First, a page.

WITH THE NOVEMBER 1993 passage of the Brady Bill and increasing support for gun-control measures nationwide, the NRA is striving for new ways to regain its once-invincible lobbying power. For the past several months, the NRA has been projecting a crime-fighting-not-gun-pushing image: Supporting state ballot initiatives that would lengthen prison sentences; creating "CrimeStrike" (a "grassroots movement to restore tough justice in our criminal justice system" through pressuring lawmakers); and attempting to forge a "tough on crime" coalition with Asian-American merchants in Washington, D.C., after several merchants were killed in robberies.
The NRA's sudden concern for the safety of women is just another component of its efforts to reposition itself. And it is an especially shrewd one, since the NRA is probably reaching the limit of its male market and a majority of women favor gun control. The selling of guns as one of several "personal safety options" for law-abiding citizens diverts attention away from the NRA's past lobbying against laws that would ban machine guns, plastic pistols, and "cop-killer" bullets designed to pierce bullet-proof vests. Playing off the fear of crime is credited with helping increase the NRA's membership 30 percent since 1988, up to 3.3 million.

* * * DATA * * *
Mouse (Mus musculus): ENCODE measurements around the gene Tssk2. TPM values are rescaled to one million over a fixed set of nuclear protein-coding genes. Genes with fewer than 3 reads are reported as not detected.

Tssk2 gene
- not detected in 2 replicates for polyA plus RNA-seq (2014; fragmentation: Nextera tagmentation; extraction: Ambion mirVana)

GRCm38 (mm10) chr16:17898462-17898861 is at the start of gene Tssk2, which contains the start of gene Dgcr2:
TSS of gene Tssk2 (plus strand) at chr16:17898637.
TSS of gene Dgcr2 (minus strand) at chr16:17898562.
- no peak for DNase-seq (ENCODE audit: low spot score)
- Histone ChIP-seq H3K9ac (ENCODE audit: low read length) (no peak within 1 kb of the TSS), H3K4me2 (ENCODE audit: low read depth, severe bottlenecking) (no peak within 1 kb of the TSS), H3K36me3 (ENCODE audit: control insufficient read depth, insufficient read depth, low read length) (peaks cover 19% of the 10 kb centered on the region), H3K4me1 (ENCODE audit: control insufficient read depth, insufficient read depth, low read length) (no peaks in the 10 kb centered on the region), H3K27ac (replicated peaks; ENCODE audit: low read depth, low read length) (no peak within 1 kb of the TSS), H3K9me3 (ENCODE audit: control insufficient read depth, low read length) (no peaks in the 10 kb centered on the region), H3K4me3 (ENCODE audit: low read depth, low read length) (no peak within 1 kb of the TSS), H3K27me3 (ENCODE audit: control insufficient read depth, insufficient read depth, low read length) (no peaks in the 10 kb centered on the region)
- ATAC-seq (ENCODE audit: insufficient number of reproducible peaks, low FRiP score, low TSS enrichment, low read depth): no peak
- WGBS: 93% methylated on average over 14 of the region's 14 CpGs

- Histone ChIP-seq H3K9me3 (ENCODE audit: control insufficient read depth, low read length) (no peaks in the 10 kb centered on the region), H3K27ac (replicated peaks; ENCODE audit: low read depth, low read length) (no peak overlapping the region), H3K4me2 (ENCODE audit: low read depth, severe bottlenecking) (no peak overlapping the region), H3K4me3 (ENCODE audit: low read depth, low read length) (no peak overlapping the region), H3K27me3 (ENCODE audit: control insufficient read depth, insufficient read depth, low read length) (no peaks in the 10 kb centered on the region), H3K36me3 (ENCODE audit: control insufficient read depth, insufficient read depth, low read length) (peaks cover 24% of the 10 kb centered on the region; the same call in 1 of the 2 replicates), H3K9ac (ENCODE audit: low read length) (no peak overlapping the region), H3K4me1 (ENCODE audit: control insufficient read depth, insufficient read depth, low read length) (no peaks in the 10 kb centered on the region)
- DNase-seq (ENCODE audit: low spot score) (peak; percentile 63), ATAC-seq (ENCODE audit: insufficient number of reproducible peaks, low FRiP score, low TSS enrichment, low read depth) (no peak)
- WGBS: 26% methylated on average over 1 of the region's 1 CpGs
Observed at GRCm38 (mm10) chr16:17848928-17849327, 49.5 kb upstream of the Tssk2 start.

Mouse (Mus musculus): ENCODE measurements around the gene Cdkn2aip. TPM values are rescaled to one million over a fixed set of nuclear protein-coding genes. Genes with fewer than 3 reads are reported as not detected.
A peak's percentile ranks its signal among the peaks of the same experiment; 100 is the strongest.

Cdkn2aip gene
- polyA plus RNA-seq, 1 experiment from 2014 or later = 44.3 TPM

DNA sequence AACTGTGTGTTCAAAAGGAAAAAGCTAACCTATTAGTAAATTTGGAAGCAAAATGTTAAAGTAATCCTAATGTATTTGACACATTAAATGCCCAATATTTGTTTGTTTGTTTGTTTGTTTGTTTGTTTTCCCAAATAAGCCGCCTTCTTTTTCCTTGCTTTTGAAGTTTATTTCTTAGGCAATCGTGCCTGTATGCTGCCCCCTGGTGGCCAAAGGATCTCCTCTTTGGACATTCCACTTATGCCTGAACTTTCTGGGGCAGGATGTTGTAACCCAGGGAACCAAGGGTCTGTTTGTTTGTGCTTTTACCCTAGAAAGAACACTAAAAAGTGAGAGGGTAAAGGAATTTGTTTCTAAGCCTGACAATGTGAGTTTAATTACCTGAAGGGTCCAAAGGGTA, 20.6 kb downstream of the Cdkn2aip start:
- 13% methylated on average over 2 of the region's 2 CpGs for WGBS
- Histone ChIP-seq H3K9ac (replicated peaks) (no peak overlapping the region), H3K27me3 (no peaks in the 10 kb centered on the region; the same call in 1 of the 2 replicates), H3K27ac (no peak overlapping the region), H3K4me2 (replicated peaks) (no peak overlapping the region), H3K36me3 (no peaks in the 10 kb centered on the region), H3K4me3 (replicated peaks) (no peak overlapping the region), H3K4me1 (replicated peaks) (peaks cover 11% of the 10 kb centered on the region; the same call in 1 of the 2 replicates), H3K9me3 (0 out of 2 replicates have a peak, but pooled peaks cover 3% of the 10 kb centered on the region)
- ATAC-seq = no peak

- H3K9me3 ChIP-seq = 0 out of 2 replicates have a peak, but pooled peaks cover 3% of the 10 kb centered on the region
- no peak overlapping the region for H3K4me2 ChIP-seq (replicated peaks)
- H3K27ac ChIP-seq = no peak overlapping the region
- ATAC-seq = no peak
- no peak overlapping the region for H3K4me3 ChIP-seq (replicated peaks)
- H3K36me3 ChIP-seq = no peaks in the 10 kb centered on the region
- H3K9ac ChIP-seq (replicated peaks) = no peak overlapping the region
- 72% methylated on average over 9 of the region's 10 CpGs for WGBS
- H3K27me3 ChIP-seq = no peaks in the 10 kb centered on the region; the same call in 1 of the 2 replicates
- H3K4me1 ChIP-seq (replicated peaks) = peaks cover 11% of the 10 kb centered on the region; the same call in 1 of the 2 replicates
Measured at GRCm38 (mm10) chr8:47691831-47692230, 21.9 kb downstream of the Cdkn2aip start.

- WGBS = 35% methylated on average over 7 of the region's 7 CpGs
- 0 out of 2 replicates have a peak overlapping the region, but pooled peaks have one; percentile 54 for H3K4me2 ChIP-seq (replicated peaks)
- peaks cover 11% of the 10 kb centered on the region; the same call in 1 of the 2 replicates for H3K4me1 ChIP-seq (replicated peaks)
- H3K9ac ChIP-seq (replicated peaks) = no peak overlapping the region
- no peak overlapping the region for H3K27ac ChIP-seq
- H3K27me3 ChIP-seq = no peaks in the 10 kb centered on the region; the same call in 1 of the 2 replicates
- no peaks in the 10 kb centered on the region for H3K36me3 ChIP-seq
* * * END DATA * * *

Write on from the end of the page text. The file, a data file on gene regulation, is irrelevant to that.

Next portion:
Despite its appropriation of feminist language, the NRA offers no structural challenges to violence against women. The "Victim" ad plays off of the still-prevalent assumption that women somehow "deserve" (through carelessness or "promiscuity") the violence against them. Becoming a victim is depicted as entirely a matter of choice - "if you don't have a plan, you won't have a chance."
While there are real threats of violence from strangers, it is often the people you know who present the most danger. A study published in October 1993 in The New England Journal of Medicine shows that having a handgun in your home almost triples the chance that a person will die there. Of the victims in the study, more than three quarters were killed by a spouse, family member, or someone they knew. In 1991-92, California's waiting period and background check gun control law prevented the purchase of handguns by 141 people who were under restraining orders for domestic violence.
In a culture that conflates virility with firepower, women with sexual possession, and normal human conflict with inevitable violence, refusing to become a victim means more than taking steps to defend your personal safety. It also means cooperating with others to challenge cultural images that link sexuality and violence; watching out for one another; getting at the roots of criminal behavior, not just the results; eliminating cheap and easy-to-get guns; and educating about nonviolent conflict resolution. None of these acts eliminates the need for self-empowerment and choices about how to protect oneself from dangerous situations. But they do chip away at the factors that foster such danger.
The business of weapons, gender issues, the insidious manipulation of fear, and ever-increasing acts of violence are connected. It is a connection that the NRA understands too well.